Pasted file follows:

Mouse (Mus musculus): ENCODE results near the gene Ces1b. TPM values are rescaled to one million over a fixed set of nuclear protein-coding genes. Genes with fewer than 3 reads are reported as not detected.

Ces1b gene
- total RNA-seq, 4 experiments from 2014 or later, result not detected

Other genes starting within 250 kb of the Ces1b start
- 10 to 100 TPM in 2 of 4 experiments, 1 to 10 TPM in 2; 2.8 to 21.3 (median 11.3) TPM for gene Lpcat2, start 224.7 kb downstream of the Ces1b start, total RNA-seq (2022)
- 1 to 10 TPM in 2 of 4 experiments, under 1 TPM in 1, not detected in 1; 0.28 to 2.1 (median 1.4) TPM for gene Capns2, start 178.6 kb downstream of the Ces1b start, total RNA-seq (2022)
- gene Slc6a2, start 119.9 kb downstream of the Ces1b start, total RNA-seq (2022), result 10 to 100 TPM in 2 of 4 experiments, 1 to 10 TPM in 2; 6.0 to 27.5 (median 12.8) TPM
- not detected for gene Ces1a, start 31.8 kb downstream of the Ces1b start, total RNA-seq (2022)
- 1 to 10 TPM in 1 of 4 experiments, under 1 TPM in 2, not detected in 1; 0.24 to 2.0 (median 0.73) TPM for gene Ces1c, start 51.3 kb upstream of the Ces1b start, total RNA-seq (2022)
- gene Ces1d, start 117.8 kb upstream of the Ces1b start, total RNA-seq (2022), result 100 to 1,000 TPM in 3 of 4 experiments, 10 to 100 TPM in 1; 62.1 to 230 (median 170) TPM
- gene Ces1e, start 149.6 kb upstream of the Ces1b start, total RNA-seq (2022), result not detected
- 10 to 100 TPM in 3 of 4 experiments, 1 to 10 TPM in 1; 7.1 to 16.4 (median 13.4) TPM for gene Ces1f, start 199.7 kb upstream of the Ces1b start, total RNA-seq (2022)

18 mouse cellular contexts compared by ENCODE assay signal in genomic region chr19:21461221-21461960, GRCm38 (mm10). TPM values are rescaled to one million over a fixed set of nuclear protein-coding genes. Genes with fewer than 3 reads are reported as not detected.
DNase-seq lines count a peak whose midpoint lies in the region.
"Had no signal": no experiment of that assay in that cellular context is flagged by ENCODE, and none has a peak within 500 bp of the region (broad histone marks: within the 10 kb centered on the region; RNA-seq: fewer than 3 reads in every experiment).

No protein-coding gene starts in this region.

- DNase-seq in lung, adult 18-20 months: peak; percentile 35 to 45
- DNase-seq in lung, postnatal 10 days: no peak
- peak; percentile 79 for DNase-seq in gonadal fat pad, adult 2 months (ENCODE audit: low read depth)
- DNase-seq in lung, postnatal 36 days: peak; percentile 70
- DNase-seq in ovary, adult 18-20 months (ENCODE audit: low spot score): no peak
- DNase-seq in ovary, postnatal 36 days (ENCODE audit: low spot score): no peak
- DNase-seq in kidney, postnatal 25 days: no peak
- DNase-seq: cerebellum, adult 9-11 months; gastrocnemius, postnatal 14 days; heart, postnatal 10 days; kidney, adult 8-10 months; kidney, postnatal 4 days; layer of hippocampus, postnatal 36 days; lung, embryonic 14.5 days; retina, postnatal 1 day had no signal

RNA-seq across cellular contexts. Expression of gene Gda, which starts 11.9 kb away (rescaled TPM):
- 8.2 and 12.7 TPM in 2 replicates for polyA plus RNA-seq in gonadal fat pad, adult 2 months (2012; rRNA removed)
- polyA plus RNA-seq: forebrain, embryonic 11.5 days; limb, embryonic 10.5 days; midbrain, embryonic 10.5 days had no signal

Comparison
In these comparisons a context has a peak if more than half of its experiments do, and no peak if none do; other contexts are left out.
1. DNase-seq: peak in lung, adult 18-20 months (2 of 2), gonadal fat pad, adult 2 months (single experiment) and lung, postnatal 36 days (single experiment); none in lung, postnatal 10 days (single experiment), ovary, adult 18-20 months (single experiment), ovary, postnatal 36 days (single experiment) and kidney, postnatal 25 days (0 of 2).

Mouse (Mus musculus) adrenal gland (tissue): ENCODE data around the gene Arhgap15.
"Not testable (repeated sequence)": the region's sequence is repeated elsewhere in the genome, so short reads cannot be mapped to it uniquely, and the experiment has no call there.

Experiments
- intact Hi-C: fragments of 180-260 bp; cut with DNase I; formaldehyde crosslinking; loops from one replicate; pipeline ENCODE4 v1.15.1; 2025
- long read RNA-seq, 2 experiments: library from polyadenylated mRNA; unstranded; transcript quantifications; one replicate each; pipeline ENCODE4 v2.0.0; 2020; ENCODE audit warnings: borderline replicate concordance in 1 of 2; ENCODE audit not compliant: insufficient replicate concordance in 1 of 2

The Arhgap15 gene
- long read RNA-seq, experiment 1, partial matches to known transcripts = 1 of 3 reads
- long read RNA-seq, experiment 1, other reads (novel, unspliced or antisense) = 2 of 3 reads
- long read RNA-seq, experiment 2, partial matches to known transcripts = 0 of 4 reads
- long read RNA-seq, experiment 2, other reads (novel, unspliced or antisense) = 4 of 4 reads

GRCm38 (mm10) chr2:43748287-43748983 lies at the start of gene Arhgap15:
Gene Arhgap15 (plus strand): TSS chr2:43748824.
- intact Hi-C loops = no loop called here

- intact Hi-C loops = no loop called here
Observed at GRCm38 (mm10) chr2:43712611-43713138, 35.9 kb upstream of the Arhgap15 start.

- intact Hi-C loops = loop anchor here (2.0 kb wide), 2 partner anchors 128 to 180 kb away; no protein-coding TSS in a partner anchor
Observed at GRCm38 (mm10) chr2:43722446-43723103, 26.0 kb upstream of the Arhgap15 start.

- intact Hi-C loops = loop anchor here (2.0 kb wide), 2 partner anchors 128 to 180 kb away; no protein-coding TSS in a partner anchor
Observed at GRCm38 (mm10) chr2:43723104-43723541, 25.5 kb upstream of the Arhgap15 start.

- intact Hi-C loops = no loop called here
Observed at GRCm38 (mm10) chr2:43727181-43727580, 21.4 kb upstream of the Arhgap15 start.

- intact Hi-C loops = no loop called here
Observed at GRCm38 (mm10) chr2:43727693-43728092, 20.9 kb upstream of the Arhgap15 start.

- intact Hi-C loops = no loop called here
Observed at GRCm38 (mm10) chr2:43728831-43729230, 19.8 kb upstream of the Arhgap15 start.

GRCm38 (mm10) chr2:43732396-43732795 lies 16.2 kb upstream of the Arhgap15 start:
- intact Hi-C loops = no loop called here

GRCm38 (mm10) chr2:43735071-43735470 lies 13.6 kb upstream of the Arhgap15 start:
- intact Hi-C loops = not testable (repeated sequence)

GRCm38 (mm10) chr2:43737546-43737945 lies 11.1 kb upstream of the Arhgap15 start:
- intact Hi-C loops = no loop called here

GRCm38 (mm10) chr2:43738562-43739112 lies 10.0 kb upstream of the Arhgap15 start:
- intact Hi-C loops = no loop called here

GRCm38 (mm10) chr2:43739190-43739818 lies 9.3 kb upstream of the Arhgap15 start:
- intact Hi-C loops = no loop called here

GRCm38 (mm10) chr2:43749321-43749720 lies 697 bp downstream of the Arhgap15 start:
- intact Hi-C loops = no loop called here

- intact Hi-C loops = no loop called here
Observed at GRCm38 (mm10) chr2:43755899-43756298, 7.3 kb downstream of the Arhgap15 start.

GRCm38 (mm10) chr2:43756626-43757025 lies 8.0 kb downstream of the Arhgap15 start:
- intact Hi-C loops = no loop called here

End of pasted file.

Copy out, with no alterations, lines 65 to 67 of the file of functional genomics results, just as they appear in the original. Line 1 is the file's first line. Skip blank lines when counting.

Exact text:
- intact Hi-C loops = no loop called here

GRCm38 (mm10) chr2:43749321-43749720 lies 697 bp downstream of the Arhgap15 start:
- intact Hi-C loops = no loop called here